Heaven by Angela Johnson: At fourteen, Marley knows she has Momma’s hands and Pops’s love for ice cream, that her brother doesn’t get on her nerves too much, and that Uncle Jack is a big mystery. But Marley doesn’t know all she thinks she does, because she doesn’t know the truth. And when the truth comes down with the rain one stormy summer afternoon, it changes everything. It turns Momma and Pops into liars. It makes her brother a stranger and Uncle Jack an even bigger mystery. All of a sudden, Marley doesn’t know who she is anymore and can only turn to the family she no longer trusts to find out.
High School High by Shannon Freeman: Brandi, Marissa, and Shane are excited to begin their freshman year at Port City High, but find their friendship tested by Shane’s drug addiction and Marissa’s relationship with Brandi’s ex.
The Hot Girl by Dream Jordan: Kate, a fourteen-year-old Brooklyn girl and former gang member, risks losing her first good foster family when she adopts the risqué ways of her flirtatious new friend, Naleejah.
The Kayla Chronicles by Sherri Winston: At the urging of her pushy best friend, Kayla overcomes her reticence and tries out for the school dance team in order to expose their suspected discrimination, but when she unexpectedly makes the team–and even begins to enjoy performing–she finds her assumptions, and her sense of herself, challenged.
Kendra by Coe Booth: High schooler Kendra longs to live with her mother who, unprepared for motherhood at age fourteen, left Kendra in the care of her grandmother.
Love is the Drug by Alaya Dawn Johnson: Emily Bird is an African American high school senior in Washington D.C., member of a privileged medical family, on the verge of college and the edge of the drug culture, and not really sure which way she will go–then one day she wakes up in the hospital with no memory of what happened.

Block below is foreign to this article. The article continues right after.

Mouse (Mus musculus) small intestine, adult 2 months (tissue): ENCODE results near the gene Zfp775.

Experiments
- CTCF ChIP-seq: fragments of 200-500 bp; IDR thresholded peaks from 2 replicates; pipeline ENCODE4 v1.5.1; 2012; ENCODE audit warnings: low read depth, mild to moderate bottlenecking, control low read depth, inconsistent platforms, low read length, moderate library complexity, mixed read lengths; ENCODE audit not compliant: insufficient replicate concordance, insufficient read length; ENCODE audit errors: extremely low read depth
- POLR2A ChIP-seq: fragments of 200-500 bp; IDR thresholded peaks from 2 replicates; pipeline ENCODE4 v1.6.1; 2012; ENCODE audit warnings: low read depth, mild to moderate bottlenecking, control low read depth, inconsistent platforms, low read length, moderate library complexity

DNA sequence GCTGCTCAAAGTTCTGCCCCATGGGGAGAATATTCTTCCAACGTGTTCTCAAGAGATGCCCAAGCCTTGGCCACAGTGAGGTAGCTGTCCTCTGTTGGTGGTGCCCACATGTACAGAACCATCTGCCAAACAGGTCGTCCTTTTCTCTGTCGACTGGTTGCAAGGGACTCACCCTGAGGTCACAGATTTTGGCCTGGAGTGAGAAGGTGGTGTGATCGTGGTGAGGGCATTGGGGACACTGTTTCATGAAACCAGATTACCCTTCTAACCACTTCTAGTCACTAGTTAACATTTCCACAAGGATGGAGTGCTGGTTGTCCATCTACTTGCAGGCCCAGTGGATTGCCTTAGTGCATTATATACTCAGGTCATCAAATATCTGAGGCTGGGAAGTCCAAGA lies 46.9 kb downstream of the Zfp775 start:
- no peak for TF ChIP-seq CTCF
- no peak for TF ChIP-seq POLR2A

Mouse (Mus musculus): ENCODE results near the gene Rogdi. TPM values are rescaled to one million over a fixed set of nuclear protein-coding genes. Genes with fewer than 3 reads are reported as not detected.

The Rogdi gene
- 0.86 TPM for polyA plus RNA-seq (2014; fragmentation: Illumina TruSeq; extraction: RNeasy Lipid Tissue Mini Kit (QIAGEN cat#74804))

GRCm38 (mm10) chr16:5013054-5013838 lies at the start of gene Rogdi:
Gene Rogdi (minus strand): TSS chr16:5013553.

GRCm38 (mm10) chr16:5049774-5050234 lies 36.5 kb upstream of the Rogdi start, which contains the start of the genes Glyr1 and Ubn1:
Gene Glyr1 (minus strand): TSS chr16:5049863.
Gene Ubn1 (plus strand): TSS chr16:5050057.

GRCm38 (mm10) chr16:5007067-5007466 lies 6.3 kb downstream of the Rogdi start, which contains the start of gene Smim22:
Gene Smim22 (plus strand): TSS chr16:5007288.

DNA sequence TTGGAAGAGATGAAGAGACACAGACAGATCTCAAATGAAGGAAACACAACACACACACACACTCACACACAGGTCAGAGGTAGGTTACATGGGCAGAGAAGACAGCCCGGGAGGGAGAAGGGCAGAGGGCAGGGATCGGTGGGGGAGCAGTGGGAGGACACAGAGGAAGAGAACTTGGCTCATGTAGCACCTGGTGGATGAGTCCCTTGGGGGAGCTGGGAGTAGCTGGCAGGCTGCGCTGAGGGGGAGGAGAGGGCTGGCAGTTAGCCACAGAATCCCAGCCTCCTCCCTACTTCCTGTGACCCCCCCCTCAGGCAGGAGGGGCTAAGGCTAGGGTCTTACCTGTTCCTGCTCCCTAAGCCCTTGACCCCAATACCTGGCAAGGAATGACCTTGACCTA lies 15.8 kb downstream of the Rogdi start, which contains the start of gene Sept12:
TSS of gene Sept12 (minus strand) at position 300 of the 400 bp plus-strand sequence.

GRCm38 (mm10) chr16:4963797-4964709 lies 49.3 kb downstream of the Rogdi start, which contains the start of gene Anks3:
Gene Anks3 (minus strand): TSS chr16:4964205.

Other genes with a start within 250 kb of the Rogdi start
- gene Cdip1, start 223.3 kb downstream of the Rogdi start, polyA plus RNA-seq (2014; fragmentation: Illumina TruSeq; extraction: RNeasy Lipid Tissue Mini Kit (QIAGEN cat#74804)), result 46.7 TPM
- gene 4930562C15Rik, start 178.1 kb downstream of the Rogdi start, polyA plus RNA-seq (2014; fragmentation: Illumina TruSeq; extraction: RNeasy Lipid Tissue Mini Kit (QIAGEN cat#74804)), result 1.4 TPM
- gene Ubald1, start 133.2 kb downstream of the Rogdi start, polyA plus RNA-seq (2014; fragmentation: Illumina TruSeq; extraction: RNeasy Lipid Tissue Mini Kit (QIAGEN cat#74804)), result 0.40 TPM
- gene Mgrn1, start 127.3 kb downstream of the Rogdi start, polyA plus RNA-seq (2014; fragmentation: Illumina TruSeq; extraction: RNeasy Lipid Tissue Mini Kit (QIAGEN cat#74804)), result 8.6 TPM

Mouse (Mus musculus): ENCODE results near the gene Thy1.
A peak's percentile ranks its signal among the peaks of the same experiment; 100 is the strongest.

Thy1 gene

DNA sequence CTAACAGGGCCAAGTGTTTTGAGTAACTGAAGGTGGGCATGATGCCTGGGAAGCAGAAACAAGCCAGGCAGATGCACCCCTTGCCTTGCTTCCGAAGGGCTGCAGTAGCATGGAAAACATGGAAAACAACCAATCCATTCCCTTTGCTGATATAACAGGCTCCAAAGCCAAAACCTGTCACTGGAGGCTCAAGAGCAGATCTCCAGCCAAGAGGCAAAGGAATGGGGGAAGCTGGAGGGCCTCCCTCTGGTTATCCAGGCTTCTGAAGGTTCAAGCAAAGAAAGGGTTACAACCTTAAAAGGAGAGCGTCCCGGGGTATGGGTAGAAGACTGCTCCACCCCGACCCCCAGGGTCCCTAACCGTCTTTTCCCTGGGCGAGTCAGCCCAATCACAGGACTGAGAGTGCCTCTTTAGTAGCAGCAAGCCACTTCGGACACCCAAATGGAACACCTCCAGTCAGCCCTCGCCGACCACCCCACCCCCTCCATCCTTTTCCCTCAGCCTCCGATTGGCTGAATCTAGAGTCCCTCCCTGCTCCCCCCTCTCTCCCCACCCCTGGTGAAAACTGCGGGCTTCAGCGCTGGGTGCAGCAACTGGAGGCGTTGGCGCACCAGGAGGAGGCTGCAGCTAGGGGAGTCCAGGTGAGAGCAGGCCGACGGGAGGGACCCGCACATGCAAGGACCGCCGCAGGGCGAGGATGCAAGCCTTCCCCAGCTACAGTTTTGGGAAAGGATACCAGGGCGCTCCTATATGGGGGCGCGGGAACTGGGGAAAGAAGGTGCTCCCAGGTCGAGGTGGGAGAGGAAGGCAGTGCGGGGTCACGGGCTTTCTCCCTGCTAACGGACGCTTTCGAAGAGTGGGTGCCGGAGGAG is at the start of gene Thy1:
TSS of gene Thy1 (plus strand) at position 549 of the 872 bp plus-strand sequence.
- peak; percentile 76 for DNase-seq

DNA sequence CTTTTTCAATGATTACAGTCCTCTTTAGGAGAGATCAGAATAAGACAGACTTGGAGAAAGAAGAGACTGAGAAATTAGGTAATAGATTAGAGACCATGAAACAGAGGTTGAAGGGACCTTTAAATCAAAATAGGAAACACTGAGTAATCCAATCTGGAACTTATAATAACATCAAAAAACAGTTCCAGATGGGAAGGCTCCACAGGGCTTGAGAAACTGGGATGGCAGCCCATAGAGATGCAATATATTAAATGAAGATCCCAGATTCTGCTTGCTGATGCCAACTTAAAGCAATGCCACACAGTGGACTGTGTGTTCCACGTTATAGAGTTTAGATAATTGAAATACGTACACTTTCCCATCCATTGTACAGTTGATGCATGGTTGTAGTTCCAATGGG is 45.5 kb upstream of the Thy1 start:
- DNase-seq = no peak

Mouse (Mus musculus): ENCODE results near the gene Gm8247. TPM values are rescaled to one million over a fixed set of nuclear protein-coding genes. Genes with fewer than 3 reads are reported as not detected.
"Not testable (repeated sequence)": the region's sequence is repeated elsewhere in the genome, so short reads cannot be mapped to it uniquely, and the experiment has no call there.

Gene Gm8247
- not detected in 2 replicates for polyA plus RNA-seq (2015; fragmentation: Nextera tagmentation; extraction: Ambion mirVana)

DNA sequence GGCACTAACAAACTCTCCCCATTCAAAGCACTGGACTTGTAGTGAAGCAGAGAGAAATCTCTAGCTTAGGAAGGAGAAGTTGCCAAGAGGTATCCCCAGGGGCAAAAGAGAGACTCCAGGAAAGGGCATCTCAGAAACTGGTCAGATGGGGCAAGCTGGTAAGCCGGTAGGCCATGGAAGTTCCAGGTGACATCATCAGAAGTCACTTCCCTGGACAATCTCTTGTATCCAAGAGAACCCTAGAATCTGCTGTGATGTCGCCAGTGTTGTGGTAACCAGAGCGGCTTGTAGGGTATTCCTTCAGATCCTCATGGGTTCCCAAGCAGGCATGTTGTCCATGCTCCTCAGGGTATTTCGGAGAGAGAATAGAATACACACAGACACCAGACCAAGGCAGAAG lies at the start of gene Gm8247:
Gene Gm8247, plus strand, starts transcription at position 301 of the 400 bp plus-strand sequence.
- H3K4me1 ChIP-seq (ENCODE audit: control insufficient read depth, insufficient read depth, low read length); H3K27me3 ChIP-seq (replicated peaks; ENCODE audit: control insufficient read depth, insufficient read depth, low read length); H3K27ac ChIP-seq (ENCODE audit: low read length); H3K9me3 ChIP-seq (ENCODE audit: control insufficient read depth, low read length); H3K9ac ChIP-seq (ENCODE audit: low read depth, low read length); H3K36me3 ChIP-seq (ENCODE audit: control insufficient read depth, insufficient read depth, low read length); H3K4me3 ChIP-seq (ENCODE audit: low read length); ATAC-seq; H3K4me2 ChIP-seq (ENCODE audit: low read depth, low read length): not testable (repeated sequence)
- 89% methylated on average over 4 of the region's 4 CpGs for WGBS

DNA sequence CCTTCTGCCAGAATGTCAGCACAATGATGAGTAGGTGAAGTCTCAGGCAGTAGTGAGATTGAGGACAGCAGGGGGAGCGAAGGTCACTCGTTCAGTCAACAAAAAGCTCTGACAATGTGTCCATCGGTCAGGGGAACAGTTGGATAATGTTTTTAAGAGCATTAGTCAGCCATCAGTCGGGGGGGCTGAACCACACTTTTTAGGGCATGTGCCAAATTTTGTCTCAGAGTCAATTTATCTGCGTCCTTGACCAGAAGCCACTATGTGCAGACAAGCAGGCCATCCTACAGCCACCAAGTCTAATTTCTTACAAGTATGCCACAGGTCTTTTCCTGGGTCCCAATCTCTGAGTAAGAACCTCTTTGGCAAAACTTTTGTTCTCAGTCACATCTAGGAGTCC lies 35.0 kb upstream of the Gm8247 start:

Mare’s War by Tanita S Davis: Teens Octavia and Tali learn about strength, independence, and courage when they are forced to take a car trip with their grandmother, who tells about growing up Black in 1940s Alabama and serving in Europe during World War II as a member of the Women’s Army Corps.
Not Otherwise Specified by Hannah Moskowitz: Auditioning for a New York City performing arts high school could help Etta escape from her Nebraska all-girl school, where she is not gay enough for her former friends, not sick enough for her eating disorders group, and not thin enough for ballet, but it may also mean real friendships.
On The Come Up by Hannah Weyer: AnnMarie comes across a flyer advertising movie auditions in Manhattan. Four months before she’s due to give birth; she lands a lead role. For a time, AnnMarie soars, acting for the camera, flying to the Sundance Film Festival, seeing her face on-screen. But when the film fades from view and the realities of her life set in, AnnMarie’s grit and determination are the only tools left to keep her moving forward. Told with remarkable compassion and based on the real-life story of Anna Simpson.
Pinned by Sharon Flake: Adonis is smart, intellectually gifted and born without legs; Autumn is strong, a great wrestler, and barely able to read in ninth grade–but Autumn is attracted to Adonis and determined to make him a part of her life whatever he or her best friend thinks.
Pointe by Brandy Colbert: Four years after Theo’s best friend, Donovan, disappeared at age thirteen, he is found and brought home and Theo puts her health at risk as she decides whether to tell the truth about the abductor, knowing her revelation could end her life-long dream of becoming a professional ballet dancer.
Camo Girl by Kekla Magoon: Ella, a biracial girl with a patchy and uneven skin tone, and her friend Z, a boy who is very different, have been on the bottom of the social order at Caldera Junior High School in Las Vegas, but when the only other African-American student enters their sixth grade class, Ella longs to be friends with him and join the popular group, but does not want to leave Z all alone.